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Thursday, 7 December 2017
Page: 10079

Mining


Senator O'SULLIVAN (Queensland) (14:49): Yes, indeed I do, and a great call it is, Mr President, could I say! My question is to the Minister for Resources and Northern Australia, Senator Canavan. Can the minister update the Senate on the progress of the Adani Carmichael mine? And is he aware of any risk to this important project?


Senator CANAVAN (QueenslandMinister for Resources and Northern Australia) (14:50): I thank Senator O'Sullivan for his question—a great fan and supporter of jobs in North Queensland. I can say that we on this side do support these jobs and investment. We support this project going ahead because we want to give North Queenslanders a job. We want to give them an opportunity. There are already nearly 200 people in Townsville at the moment who rely on the Adani project for their job. Just over 100 rely on Adani directly for their job. There are about 80 contractors as well. We've learnt this week that the Labor Party are teaming up to put these 200 people in Townsville out of a job. We've got the former New South Wales Premier and former foreign affairs minister, Bob Carr—Beijing Bob—opposed to these jobs in Townsville. He tweeted this week—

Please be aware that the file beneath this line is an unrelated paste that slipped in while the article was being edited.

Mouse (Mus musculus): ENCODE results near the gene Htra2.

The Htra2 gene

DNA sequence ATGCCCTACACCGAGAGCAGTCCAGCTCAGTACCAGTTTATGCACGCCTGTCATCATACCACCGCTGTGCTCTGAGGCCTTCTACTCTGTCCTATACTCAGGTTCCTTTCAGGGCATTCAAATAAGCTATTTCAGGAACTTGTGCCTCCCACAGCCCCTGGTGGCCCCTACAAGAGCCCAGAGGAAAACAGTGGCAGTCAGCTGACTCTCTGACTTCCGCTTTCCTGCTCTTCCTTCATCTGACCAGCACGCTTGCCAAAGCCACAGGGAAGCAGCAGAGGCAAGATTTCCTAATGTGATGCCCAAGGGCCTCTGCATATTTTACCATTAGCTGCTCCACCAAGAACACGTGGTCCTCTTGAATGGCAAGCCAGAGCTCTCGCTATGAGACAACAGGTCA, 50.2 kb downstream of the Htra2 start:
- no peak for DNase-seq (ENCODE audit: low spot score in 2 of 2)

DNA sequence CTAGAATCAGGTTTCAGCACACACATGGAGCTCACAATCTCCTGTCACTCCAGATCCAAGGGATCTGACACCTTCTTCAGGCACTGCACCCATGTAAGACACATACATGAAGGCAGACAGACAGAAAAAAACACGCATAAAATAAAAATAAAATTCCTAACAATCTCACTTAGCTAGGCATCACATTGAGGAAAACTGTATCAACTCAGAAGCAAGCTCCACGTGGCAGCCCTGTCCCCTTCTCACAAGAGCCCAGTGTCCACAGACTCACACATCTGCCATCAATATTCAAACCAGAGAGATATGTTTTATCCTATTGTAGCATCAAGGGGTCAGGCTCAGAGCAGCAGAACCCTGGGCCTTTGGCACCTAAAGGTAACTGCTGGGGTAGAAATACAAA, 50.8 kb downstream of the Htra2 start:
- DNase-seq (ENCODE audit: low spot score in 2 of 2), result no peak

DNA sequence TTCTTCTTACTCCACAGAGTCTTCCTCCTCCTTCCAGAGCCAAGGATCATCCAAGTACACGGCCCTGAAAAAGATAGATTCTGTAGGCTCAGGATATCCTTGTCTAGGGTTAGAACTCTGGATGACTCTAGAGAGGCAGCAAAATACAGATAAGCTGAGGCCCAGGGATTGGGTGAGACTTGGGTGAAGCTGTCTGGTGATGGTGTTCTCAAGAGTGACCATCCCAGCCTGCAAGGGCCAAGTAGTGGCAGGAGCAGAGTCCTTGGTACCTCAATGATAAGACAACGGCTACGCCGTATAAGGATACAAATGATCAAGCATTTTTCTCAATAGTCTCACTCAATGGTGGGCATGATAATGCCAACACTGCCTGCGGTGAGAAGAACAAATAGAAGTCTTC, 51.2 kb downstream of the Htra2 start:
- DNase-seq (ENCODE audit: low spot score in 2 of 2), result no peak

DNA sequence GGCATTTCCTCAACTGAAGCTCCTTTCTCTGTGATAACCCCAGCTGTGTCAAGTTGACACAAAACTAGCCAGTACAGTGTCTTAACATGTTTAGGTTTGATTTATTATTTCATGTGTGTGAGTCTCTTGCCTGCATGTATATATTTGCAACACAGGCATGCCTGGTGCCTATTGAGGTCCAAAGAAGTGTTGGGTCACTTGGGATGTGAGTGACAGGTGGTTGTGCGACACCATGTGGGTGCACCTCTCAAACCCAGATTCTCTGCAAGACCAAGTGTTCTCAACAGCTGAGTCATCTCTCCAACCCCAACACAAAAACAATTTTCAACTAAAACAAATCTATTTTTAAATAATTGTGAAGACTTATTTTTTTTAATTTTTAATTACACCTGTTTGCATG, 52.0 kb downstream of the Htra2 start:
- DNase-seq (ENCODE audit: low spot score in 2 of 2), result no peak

The PRESIDENT: Order, Senator Canavan! Please resume your seat. Senator Hinch on a point of order.

Senator Hinch: You know my point of order, Mr President.

The PRESIDENT: And you would have heard me calling numerous senators to order. On the last day, I ask those who are regularly interjecting to at least count to 20 before their interjections. Senator Canavan.

Senator CANAVAN: As I was saying, we have Beijing Bob out there who tweeted this week and said he's proud to have played any kind of role in killing the project. I doubt that the former New South Wales Labor Premier has spoken to any of the 200 people who are going to lose their job. He is proud. He is proud of doing that. Those are the kinds of people the Labor Party are now teaming up with. All the roads seem to lead in same direction for the Labor Party at the moment. Former New South Wales Premier Bob Carr is speaking as part of leading the Australia-China Relations Institute. Guess who set up the Australia-China Relations Institute? Mr Huang Xiangmo gave Mr Carr a $1.8 million donation to set up the Australia-China Relations Institute. So you've got Shanghai Sam, Beijing Bob and Premier Palaszczuk all teaming up in a Labor-Greens team to stop jobs in North Queensland. The people of North Queensland now realise who is on their side to give them a job, who is on their side to give them a livelihood. It's over here in the Liberal-National Party. The other side have made their decision. They're teaming up with the Greens to stop these jobs in North Queensland.

Opposition senators interjecting

The PRESIDENT: Order! Before I call Senator O'Sullivan, senators on my left, we've had a request from the end of the chamber that they have trouble hearing the questions and answers. We have eight minutes of question time to go. Senator O'Sullivan, do you have a supplementary question?